Whatever You Want



Gaby Roslin


Hat Trick Productions for BBC1, 5 April 1997 to 10 June 2000 (37 episodes in 4 series)


It's Jim'll Fix It for the Nineties, but was given this name because Gaby'll Fix It doesn't trip off the tongue particularly well.

Gaby offers to give people Whatever They Want (within reason) providing they win a game where two other people who share the same dream are also competing for the same prize. So, for example, there would be three people who want to swim with dolphins, they would play a dolphin-influenced game and whoever won would get to swim with dolphins. And cameramen.

Many of the games were studio-bound and hence couldn't take up too much space. Therefore, typical games included Bucking Bronco-u-like, lots of inflatables, skill games and so on. The games were generally okay, sometimes very good, but not really worth watching more than once. This was lucky, because they never really used exactly the same game more than once. So that's alright then.

Two things that definitely crop up each week are:

The Obsessionals, a quiz where three people who love something a bit too much see who was the most obsessional. It had an excellent points scoring system: First two rounds: 5 points each, one question each. Then there's a quickfire round, questions worth 10 a piece. "Exciting finish" say some people. "Knickers" says we.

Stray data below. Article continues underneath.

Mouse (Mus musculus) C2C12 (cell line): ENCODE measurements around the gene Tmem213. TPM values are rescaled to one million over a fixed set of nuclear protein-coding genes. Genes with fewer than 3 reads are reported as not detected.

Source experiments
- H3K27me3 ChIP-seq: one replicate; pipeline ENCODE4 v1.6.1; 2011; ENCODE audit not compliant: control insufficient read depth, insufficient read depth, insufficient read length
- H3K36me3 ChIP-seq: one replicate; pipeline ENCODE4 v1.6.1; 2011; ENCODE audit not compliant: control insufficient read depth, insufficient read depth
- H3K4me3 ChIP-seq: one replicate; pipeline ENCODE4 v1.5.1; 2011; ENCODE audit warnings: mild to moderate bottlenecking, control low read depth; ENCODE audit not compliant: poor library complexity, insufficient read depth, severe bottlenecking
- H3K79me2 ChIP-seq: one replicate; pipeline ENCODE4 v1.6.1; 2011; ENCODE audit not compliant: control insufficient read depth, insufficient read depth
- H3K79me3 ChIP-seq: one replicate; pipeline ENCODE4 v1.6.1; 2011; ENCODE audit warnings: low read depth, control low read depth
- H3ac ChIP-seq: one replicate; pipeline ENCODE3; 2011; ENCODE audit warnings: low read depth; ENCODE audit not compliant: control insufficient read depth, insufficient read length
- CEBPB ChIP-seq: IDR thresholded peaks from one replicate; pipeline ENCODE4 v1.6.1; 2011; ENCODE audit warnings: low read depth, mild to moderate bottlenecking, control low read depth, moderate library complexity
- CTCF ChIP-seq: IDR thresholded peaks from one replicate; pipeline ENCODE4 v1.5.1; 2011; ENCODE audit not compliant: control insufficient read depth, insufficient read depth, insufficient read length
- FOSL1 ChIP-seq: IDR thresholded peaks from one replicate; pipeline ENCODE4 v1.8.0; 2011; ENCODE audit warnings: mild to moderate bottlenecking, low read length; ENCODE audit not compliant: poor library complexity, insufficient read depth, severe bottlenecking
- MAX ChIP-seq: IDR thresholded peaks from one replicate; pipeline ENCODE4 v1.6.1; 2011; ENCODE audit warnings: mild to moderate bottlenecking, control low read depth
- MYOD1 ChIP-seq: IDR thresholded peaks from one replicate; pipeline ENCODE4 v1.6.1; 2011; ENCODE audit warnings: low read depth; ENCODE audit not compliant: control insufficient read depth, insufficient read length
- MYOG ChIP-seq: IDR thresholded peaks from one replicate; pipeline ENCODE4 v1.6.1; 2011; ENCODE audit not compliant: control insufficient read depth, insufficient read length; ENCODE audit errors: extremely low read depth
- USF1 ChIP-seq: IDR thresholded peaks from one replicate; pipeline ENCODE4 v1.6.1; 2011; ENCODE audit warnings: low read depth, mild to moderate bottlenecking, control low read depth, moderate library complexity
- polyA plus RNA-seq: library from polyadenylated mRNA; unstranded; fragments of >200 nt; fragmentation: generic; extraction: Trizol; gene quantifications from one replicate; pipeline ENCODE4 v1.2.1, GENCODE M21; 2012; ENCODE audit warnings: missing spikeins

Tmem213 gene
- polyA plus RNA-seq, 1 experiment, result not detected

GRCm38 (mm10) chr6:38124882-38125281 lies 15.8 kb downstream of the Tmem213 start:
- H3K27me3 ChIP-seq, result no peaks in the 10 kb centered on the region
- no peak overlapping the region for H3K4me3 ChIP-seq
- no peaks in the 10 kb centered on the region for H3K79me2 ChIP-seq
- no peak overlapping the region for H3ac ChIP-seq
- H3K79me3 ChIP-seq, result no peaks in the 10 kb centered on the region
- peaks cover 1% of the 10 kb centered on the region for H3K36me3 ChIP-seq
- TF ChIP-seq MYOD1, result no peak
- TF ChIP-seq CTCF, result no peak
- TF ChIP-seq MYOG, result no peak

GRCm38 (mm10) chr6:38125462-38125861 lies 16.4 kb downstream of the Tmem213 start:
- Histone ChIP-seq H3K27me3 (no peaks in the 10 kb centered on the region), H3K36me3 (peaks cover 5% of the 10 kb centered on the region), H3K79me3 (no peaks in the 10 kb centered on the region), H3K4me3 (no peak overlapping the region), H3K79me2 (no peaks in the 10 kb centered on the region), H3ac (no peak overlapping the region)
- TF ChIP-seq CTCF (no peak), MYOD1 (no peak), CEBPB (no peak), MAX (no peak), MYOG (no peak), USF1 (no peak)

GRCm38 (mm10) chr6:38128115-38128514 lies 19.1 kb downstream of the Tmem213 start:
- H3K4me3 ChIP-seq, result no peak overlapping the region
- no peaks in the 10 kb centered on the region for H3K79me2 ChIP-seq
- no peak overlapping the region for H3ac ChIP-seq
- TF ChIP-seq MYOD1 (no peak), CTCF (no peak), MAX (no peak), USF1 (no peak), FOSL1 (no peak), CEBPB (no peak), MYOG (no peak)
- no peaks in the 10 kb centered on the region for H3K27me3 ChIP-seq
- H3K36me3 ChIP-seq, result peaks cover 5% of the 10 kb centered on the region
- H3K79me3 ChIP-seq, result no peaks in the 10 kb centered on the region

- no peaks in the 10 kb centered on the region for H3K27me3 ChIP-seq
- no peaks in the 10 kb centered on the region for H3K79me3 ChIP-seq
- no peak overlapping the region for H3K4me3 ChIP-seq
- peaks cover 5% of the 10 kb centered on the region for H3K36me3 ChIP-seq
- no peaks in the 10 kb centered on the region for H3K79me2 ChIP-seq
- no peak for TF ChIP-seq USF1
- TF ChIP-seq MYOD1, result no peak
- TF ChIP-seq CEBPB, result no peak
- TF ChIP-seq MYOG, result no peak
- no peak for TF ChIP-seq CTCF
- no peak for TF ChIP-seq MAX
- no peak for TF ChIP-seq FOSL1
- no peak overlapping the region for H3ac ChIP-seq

Also, Locked in the Limo gives three teenyboppers a chance to free the object of their desire and be rewarded by having dinner with them or somesuch. The star guest is locked in the car, and the chauffeur has six electronic door keys in his hat. If a player gets a question right (and they're asked questions in turn) they can pick a key. If the chosen key opens the door, that person wins. If not, the game goes on until thankfully someone wins it. (We'll bet you a tenner this is rigged in some way, because the first key picked never ever opens the car. Maybe it's done on the basis of "whoever answers the 4th question correctly wins".)

An innovation in the 1999 series saw a multi-round competition run throughout the series called Wherever you Want which involved outdoor games, where the top prize was a trip to anywhere on Earth. The outdoor setting of these led to some more imaginative games.

Gaby's in her element with this very people-based show. In these times of pressure shows like The Moment of Truth, it's good to have a non-threatening, feelgood programme. Furthermore, the show hasn't got any "rough edges" - the production values are extremely high, as should be the case for a Saturday night show.

Those of you who haven't a cynical bone in your body will really enjoy it. The more bitter and twisted individuals amongst you may well be reaching for the sick bucket. Never the twain.


Whatever You Want unleashed the talents of one David Young upon the world.


WYW won a Silver Rose of Montreux in 1999.

Web links

Andy Walmsley's set design


Gaby Roslin.


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